Seven Days in Bucks Mills Artists’ Cabin


‘The horizon should be hills, not water…’ Painter Mary Stella Edwards writing in 1935, while seeking to persuade her fellow artist and life’s companion Judith Ackland to make the North Devon coast their setting that spring for plein air painting instead of Wales. I write now, over eighty years later, at the small table of the tiny cliff-edge cabin at Bucks Mills (Grade II-listed and now managed by the National Trust) that would be their summer-time quarters from then until Judith’s death in 1971.

This definite formal idea of Mary’s – to stand with one’s back to the very sea which other artists came to paint – has changed mine, what I came here to do I mean. She has taken me by surprise, like a tide that comes in fast. I arrived here yesterday with the folding album I’m writing in now, which expands to the span of ocean I can see between Clovelly to the left and Bideford to the right (Lundy is in the middle, and so close and clear today that I can see, without binoculars even, the houses there). I would, I decided before arriving, write the water line.

But now I feel unsure. Have waited a day before beginning in here, to let the left-behind life of these two remarkable women change mine a little.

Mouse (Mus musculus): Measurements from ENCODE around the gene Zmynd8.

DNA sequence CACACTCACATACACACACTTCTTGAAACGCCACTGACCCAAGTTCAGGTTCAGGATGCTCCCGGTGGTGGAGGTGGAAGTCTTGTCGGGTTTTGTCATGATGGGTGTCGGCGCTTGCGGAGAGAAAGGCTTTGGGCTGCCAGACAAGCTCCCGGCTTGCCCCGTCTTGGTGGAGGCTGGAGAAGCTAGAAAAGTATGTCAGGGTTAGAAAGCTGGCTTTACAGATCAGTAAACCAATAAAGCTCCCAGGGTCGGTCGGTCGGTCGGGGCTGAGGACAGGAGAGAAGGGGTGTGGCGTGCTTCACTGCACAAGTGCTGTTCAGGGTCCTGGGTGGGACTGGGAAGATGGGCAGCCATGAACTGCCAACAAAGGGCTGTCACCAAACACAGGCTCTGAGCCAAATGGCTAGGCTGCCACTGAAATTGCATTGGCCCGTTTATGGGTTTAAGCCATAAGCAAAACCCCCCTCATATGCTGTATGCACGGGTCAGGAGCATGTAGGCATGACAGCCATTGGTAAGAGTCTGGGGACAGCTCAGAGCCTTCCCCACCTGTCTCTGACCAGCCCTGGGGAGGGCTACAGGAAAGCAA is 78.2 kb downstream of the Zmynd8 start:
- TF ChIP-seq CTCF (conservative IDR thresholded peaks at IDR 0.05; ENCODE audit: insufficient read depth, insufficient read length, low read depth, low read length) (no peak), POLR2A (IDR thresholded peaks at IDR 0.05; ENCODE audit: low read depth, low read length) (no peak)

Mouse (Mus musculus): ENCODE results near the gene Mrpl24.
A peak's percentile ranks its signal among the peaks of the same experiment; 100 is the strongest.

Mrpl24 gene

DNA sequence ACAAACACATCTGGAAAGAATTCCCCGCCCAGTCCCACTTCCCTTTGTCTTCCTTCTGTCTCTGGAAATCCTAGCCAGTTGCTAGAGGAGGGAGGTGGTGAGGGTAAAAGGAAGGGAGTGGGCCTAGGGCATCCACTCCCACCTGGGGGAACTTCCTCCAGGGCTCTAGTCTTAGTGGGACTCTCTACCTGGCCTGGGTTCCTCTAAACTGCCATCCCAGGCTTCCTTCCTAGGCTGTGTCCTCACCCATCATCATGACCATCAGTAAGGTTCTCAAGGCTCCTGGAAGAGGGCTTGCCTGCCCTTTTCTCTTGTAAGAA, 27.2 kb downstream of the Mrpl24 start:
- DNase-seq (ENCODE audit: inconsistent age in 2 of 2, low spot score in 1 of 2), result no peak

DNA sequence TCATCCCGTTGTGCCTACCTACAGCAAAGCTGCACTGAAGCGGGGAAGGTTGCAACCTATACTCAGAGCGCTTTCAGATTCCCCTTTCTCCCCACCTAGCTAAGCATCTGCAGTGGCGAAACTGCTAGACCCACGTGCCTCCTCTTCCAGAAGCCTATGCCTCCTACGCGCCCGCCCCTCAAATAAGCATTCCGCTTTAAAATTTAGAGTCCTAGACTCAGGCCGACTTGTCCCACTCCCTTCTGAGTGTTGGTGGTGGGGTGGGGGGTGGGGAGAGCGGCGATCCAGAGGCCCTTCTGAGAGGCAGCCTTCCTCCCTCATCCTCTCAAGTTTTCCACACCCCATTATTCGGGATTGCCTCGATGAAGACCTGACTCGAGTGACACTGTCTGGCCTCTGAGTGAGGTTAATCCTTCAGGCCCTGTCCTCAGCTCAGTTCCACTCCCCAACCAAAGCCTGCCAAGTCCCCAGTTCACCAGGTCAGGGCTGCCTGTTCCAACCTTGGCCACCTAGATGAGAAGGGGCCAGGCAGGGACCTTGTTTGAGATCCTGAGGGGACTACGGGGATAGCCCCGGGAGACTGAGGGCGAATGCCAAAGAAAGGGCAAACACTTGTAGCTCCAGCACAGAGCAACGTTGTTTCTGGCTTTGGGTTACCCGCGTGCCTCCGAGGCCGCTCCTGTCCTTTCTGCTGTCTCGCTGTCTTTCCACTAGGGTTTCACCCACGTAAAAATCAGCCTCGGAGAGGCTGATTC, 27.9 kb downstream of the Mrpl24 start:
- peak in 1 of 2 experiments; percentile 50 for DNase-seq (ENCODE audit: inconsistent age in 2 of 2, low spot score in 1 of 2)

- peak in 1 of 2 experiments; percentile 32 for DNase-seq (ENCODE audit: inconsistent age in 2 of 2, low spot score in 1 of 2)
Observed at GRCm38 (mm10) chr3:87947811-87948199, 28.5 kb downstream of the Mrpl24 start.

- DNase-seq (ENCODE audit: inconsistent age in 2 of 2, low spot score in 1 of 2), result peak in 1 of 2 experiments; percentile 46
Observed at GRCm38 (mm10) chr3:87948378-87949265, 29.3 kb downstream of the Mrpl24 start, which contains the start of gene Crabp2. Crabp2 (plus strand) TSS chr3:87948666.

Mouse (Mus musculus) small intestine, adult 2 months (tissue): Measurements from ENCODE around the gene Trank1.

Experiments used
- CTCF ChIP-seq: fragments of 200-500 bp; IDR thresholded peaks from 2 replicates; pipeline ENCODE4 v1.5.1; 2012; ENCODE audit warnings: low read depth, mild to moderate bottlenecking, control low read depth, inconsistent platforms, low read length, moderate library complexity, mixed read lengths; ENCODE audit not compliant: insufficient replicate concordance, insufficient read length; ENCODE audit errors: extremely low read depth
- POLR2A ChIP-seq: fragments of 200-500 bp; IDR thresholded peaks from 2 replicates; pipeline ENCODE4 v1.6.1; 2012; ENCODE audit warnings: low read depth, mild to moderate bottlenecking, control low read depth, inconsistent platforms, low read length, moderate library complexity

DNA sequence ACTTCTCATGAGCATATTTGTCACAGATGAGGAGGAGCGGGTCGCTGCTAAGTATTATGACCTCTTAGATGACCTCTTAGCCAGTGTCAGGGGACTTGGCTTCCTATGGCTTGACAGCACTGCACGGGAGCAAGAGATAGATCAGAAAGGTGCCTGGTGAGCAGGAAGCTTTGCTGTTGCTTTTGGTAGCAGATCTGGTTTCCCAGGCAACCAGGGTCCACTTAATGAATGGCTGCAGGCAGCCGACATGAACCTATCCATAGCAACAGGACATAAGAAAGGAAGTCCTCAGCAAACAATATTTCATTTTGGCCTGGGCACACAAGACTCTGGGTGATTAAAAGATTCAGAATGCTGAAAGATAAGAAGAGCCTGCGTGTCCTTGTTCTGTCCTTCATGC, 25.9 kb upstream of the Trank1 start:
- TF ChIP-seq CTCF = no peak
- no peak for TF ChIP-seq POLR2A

Artists and writers are habitual creatures. Upstairs there is a box of porcupine quills Judith used always when making her miniature, eerily life-like models of people for the diaramas she and Mary did on commission (she patented the process, which involved cotton wool, as ‘Jackanda’). Their two painting smocks hang neatly one inside the other, and every item in this tiny two-room interior has its place. I have my talismanic apron, worn on every residency, and a particular brand of pen which I used for my Wild Patience mile of writing the previous two years. I couldn’t, I felt, turn my back on my childhood sea, which I am so often away from now, but I might try a pencil…

…I find one, never used, in the box of them I’ve brought for visitors to use. Its faded grey suits the palette of the Cabin, and it feels as soft on the paper as the worn-smooth objects around me; makes, too, a sound on the page like the wind under the door today.

This small change releases play in me. A new idea whispers in my ear: Why not take a rest from writing and knit the horizon line? Sit on a stool at the open back door and offer quiet invitation all week to whoever passes by? I stand at the precipitous drop by the low brick wall and stretch a piece of wool from the jumper I’m making, as I’ve seen painters do with their brushes when scaling perspective. Yes, I will sit and knit a scarf the breadth and depth of this ocean view; make a tactile artefact from my time here. Pass it on one day to another artist-in-residence here. Add to the Cabin in a material way, without dislodging anything of those who were here before me.

extract from Seven Days in Bucks Mills Artists’ Cabin
August 2018. Pencil in japanese folding album)

The Burton at Bideford holds works by the two artists, including dioramas made using Judith Ackland’s patented ‘Jackanda’ process. Information on how to apply for a residency at the Cabin is on the National Trust website.


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